Bitcoin has been called many things. Buzzing, seductive, disconcerting, even fake. But never boring. Lately, however, it has been eerily dim. The king of swingers has been afloat for days on around $20,000 and hasn’t ventured much beyond that since June.
That spells trouble for traders and exchanges profiting from bitcoin’s wild price shocks, and it’s opening the door for arch-rival ether, which is preparing to up its crypto game by moving to a meaner blockchain and agile.
“Bitcoin isn’t dead; it’s just boring right now, so traders are already looking for alternatives,” said Martin Leinweber, digital asset product strategist at MarketVector.
Bitcoin’s 30-day average volatility, a measure of how its price fluctuates over a given period, has plummeted to 2.7% from more than 4% in early July, according to data firm Coinglass.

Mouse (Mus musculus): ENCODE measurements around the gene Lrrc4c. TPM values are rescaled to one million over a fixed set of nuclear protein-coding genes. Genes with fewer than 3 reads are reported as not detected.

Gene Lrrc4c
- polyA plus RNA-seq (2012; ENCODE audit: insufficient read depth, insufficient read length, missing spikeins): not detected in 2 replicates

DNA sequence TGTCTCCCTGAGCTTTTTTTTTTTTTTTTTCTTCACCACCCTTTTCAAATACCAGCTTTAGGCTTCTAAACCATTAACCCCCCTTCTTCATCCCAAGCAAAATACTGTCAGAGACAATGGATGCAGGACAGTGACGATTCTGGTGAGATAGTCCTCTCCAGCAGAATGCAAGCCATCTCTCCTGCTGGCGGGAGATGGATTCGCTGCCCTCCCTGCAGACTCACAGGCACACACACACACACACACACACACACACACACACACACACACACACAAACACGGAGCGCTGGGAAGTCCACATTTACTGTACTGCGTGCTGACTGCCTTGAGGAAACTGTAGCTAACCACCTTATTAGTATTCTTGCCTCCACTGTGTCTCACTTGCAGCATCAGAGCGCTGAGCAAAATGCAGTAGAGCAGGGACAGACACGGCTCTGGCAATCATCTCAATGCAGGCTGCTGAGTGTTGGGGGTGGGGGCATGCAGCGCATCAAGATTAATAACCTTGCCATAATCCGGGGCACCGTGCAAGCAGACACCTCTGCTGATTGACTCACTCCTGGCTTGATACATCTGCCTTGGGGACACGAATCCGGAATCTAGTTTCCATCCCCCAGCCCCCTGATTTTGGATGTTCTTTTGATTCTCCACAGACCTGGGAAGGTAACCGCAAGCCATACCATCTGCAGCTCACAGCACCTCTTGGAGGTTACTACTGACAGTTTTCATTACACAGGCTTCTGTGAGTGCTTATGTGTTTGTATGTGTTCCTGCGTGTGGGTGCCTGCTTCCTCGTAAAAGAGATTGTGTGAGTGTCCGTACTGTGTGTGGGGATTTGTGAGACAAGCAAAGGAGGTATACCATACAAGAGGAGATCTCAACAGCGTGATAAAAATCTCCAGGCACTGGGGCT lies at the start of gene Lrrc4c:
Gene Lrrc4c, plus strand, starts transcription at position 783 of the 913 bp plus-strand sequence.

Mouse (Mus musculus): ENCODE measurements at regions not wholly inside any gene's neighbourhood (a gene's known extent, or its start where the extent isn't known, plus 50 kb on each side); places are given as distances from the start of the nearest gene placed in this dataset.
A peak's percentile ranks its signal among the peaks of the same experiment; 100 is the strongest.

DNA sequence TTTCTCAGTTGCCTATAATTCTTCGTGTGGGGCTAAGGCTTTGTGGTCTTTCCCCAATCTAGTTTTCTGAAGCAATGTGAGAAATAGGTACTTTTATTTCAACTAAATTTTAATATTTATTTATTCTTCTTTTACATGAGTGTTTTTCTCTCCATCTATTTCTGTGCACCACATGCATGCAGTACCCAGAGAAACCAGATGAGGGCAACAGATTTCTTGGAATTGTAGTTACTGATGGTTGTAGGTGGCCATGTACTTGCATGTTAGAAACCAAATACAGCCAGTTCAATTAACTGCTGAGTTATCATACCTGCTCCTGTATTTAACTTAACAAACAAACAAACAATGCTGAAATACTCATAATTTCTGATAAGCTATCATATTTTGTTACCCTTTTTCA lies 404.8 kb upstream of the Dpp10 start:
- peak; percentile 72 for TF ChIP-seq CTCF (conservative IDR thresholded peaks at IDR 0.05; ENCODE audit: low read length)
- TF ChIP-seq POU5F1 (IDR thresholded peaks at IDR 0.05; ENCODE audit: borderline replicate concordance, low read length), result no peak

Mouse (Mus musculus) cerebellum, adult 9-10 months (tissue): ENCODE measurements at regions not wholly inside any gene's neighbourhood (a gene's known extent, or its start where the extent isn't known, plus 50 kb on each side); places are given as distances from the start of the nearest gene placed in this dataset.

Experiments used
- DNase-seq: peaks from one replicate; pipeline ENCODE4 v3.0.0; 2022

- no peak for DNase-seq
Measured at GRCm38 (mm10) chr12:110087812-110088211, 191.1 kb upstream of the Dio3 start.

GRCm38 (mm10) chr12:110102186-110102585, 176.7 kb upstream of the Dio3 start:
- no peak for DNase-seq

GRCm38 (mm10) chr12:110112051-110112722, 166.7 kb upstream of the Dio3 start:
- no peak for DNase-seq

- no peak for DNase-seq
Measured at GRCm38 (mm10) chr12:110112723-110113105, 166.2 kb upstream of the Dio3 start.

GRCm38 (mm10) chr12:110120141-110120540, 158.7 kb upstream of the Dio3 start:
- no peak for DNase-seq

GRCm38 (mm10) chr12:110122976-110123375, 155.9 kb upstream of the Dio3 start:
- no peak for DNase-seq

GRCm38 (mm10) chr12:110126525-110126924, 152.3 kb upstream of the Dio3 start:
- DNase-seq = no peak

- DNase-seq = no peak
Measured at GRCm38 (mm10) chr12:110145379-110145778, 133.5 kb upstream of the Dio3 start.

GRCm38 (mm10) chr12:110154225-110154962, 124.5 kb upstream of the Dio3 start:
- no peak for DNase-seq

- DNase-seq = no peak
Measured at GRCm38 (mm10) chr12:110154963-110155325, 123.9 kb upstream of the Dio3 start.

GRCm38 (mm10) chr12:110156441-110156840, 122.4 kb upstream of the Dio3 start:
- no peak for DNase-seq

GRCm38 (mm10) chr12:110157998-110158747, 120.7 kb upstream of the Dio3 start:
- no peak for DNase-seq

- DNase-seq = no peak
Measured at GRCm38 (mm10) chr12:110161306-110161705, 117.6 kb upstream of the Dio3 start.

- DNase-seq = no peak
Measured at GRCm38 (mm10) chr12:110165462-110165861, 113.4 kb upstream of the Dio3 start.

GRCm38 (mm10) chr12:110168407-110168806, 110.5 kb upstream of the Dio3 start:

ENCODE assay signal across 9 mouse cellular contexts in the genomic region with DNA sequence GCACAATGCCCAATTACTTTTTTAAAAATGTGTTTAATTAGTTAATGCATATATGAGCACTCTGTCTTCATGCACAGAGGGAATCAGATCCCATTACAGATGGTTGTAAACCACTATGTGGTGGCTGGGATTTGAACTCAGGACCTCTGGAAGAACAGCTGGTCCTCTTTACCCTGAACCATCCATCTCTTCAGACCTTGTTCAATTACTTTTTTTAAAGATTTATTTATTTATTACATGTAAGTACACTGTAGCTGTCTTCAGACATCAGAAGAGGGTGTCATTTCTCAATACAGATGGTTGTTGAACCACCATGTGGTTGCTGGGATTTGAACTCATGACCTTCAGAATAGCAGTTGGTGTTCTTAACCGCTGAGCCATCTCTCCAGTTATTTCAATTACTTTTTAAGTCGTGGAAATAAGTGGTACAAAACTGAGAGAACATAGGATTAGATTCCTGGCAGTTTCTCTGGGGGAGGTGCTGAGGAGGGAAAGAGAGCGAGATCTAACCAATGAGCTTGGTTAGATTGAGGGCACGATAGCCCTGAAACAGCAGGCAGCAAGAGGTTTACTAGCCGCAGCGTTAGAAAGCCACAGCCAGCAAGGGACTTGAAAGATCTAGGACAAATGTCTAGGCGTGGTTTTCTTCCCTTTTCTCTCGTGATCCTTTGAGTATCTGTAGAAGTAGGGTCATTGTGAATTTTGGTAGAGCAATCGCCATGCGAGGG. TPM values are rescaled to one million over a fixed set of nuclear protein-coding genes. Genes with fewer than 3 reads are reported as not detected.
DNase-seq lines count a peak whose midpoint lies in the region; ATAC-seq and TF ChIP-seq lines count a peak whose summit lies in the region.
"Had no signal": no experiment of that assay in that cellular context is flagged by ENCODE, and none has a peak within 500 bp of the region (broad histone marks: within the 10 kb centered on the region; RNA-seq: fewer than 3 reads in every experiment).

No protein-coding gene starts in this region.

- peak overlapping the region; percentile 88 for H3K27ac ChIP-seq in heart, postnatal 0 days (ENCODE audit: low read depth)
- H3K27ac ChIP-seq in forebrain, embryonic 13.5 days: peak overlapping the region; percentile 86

That number has remained below 5% in 2022, even in the most turbulent “crypto winter” months of depressed prices, a departure from the last five years when spikes of up to 7% followed even periods of lower volatility.
Similarly, an index from CryptoCompare, which uses bitcoin futures contracts to work out how far prices are expected to change, stands at just over 77, down from above 90 at the start of the year.
Bitcoin has seen periods of reduced volatility in the past, often during periods of depressed or falling prices, with its price swings often coming back as trading activity picks up.
This slump may be different, though.
“This has been a relatively long period of decreased volatility; it’s now beyond anything we’ve seen in 2019 where these levels lasted around a quarter to a quarter-and-a-half,” said Stéphane Ouellette, CEO at crypto derivatives provider FRNT Financial.